Sorenstam has earned her shot in Colonial
It doesn’t seem like it should be such a big issue. Golfer Annika Sorenstam has won more than $12 million in her nine-year LPGA career. She once shot 13 birdies and no bogies to card a 59 on a par-72 course. She has won four major tournaments. But Sorenstam’s biggest accomplishment this season could be playing in a men’s tournament this month while fielding question after question about whether or not that’s a good thing.
The 32-year-old Sorenstam received a sponsor’s exemption for the Bank of America Colonial in Ft. Worth, Texas, and she will play in the tourney May 22-25. Sorenstam will become the first woman to play in a men’s tournament in 58 years. Babe Didrickson Zaharias played in the Los Angeles Open in 1945.
Sorenstam wrapped up her pre-Colonial schedule this weekend when she won the Nichirei Cup World Ladies tournament in Japan by nine strokes. She will spend the next week-and-a-half getting ready for the Colonial.
I love that she will get a chance to play against men. What I don’t love is the media’s response to her joining the field. It seems the idea of a woman playing against men is hard for many to handle.
What is widely known is that women’s golf and the LPGA are grossly underreported in the media. What isn’t as widely known is that nobody, Tiger Woods included, has won more tournaments in the last two years than Sorenstam. But during that time she has received exactly 1 percent of Woods’ media coverage. Last year she won 13 times, more than any golfer in 40 years. When her agent Mark Steinberg, who also represents Woods, approached tournament director Lee Finley about an exemption, he decided to give it a go. Bank of America was also excited about the idea. Sorenstam’s presence at the tradition-steeped Colonial is almost guaranteed to boost television viewership. Sorenstam told “CBS Sportsline” that she has nothing to lose. Just a lot to gain.
“I would love to play,” she said. “It’s a great challenge.”
The uproar alone has caused her to be flooded with interview requests, and stories about her are finally focusing less on her blonde hair and more on her golfing technique, less on her fashion sense and more on her workout regimen (Sorenstam can do 11 pull-ups with a 25-pound weight around her waist and can squat 300 pounds).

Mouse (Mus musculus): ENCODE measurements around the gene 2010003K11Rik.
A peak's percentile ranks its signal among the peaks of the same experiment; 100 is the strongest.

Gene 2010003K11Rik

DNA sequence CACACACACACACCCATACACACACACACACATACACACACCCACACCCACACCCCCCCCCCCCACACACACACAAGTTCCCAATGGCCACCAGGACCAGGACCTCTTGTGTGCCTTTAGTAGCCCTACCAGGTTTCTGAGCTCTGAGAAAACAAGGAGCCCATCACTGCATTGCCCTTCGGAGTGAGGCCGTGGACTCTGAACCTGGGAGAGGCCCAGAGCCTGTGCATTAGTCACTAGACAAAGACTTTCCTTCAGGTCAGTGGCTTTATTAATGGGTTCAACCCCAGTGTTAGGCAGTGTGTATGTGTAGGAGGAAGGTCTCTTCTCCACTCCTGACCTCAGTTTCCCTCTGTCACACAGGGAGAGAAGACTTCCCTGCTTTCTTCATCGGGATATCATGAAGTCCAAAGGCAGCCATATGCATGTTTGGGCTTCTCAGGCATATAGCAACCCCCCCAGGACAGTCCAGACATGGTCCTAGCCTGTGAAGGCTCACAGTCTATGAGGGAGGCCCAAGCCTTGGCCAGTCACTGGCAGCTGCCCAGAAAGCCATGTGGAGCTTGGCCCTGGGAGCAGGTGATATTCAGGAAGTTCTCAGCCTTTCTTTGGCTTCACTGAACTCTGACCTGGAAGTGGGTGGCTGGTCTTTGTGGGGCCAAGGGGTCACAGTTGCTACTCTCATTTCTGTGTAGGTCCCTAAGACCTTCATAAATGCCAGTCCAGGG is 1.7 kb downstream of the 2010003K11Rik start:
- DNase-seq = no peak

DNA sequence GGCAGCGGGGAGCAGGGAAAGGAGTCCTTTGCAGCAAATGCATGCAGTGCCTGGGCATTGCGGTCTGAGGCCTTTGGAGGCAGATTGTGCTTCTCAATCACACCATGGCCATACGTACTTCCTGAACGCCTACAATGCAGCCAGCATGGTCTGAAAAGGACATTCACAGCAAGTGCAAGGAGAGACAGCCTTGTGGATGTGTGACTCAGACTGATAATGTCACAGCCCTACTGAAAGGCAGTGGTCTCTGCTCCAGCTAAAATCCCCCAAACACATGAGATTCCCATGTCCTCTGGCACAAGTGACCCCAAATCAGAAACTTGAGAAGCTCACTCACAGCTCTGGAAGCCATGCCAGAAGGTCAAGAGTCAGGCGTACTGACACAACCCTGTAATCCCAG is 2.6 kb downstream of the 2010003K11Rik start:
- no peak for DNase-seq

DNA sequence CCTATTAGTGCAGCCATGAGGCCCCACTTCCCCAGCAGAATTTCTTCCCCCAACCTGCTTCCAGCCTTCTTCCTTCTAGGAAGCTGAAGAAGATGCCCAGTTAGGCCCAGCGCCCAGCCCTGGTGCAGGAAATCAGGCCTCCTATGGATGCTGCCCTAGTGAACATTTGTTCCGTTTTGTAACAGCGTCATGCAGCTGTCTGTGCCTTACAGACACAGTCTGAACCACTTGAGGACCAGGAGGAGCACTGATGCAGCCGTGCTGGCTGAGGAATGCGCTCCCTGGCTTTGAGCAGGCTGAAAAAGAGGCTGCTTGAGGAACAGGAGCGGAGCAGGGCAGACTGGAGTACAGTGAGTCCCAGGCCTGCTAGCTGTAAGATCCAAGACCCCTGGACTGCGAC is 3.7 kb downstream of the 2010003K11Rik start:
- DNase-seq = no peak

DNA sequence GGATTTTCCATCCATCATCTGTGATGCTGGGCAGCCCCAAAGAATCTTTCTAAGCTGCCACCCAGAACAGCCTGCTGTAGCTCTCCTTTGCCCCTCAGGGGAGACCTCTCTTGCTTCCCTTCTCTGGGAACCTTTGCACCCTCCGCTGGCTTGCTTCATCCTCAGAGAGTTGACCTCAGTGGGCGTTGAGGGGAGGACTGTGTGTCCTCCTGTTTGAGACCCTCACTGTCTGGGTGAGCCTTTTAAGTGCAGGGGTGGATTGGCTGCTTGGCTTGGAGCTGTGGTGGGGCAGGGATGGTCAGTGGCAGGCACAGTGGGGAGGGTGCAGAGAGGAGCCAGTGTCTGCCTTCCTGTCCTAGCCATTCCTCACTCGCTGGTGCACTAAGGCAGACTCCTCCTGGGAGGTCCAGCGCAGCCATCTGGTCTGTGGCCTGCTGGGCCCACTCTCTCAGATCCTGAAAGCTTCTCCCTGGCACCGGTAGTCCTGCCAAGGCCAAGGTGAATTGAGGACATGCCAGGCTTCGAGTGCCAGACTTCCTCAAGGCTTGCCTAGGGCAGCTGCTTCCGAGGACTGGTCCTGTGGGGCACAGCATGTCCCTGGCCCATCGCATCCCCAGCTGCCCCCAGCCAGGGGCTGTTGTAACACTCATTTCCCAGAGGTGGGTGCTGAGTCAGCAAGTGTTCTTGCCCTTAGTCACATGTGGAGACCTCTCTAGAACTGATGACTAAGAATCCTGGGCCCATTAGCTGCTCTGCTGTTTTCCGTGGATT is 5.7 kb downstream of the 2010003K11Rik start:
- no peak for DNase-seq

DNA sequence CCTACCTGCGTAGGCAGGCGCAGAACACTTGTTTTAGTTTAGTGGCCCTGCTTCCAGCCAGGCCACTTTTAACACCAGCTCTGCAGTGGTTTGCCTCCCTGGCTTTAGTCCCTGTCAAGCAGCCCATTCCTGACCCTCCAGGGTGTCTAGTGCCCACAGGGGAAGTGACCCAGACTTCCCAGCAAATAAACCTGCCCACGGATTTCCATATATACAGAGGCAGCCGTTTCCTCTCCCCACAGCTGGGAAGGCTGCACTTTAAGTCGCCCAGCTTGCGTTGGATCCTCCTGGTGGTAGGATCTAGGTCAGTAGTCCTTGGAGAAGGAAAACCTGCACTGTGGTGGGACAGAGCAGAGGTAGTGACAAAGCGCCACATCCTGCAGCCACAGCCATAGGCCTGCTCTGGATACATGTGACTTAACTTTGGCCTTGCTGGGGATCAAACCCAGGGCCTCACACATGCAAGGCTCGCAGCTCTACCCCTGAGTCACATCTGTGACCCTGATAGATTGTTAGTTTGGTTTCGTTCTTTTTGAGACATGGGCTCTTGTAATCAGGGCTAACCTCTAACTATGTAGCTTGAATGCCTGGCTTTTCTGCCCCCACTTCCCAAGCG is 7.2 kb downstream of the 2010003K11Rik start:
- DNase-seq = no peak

Colonial Country Club fits Sorenstam’s game to a tee. Because the course is narrow and curvy, players must be able to shape the ball and pinpoint drives to certain spots on the fairway. As legend Ben Hogan said, “A straight ball will get you in more trouble at Colonial than any course I know.” Sorenstam excels at control. Hitting from the tournament tees, Sorenstam will give up about 35 yards in driving distance to the top male drivers. Sorenstam’s average of 275.4 yards off the tee leads women’s golf.
Sorenstam has a chance to increase awareness and interest in her sport, while competing for much bigger money. Prizes on the PGA Tour are four to five times higher than those on the LPGA Tour. The kicker is that, with a total of seven exemptions allowed to her this year, Sorenstam could, if things go her way and she so chooses, earn enough prize money and rank high enough at the end of the year to earn her tour card.
Of course, things could go badly, too. The intense media pressure, something LPGA golfers historically have not had to handle, could be a bit stifling when added to the Texas heat. And the rise to prominence of what legend Jack Nicklaus calls “gorillas” (long-driving freaks) will make it hard for her to keep up. Sorenstam will probably always be hitting first on the fairways, and she’ll have to trust her instincts rather than watch competitors for clues on how to play shots. But if she makes the 36-hole cut, something Zaharias did in 1945, and gets paid man-sized money, Sorenstam might find it tough to go back to wasting her normal competition on the LPGA Tour. Sorenstam has pledged to donate half of her earnings from the Colonial to the charities of the Corning Classic, the LPGA event held the same weekend. Prizes after the cut at the Colonial range from $10,000 for last place to $900,000 for the winner.
Regardless of what happens on the leaderboard, here’s hoping Sorenstam can drown out all the questions about the validity of her presence at the Colonial with the solid sound of balls scorched and flagsticks being buzzed. If she succeeds, the face of golf will change for the better.